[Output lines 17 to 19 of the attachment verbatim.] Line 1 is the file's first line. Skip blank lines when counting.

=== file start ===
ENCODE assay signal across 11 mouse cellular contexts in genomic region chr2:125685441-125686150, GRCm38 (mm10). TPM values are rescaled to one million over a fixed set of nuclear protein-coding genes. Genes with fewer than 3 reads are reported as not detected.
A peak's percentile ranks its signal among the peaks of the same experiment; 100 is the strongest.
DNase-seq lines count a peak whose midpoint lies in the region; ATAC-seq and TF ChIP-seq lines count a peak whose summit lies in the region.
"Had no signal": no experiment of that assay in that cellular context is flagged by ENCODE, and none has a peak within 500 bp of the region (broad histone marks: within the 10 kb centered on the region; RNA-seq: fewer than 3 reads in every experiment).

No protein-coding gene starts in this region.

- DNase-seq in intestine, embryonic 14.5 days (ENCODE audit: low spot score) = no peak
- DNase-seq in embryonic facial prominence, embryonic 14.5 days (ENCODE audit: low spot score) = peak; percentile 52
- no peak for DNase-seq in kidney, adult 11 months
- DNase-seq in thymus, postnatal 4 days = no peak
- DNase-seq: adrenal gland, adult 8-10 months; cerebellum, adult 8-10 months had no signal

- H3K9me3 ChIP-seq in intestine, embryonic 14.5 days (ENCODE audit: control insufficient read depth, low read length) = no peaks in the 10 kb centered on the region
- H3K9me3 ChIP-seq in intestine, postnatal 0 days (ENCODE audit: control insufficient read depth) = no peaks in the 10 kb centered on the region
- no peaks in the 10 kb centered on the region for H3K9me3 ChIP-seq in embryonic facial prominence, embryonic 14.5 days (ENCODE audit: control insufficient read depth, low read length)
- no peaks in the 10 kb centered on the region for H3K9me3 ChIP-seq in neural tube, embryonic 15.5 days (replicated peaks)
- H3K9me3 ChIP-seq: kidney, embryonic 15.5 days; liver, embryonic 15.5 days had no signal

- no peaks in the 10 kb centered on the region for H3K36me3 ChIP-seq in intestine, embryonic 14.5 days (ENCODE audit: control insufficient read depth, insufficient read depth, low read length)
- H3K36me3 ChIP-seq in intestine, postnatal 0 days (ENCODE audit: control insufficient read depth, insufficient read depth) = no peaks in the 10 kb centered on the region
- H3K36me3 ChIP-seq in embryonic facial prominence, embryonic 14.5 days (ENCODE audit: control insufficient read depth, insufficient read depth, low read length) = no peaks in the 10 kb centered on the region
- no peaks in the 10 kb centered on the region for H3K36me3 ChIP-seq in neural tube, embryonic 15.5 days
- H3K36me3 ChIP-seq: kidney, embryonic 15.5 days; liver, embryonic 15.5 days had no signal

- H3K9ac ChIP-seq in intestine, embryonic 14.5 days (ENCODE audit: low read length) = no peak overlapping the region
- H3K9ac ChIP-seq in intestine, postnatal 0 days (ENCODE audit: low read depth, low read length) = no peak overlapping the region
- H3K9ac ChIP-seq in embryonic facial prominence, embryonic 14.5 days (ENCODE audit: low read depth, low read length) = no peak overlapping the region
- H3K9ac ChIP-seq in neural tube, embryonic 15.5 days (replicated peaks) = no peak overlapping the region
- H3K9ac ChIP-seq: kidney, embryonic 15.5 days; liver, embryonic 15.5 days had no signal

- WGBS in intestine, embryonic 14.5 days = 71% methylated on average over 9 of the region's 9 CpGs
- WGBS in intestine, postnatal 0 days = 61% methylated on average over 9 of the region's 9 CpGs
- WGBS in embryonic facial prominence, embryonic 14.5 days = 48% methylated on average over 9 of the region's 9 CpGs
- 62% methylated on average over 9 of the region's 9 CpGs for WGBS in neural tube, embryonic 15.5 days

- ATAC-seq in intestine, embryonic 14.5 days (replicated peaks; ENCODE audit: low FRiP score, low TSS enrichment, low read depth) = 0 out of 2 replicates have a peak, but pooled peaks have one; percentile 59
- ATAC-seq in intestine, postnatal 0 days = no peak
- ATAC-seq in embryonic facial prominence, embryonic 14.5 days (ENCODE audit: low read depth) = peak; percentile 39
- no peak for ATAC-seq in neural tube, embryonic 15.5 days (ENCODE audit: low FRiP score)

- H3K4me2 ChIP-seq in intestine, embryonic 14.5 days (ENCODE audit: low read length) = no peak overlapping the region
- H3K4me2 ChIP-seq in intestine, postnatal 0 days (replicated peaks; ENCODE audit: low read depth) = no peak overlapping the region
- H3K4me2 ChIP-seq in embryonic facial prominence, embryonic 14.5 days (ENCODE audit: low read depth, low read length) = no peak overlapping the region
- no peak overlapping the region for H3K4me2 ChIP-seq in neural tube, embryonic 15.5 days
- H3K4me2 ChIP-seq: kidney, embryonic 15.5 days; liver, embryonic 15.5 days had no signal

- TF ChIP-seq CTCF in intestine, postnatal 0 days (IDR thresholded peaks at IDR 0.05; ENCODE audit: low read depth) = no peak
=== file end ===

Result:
- H3K36me3 ChIP-seq in intestine, postnatal 0 days (ENCODE audit: control insufficient read depth, insufficient read depth) = no peaks in the 10 kb centered on the region
- H3K36me3 ChIP-seq in embryonic facial prominence, embryonic 14.5 days (ENCODE audit: control insufficient read depth, insufficient read depth, low read length) = no peaks in the 10 kb centered on the region
- no peaks in the 10 kb centered on the region for H3K36me3 ChIP-seq in neural tube, embryonic 15.5 days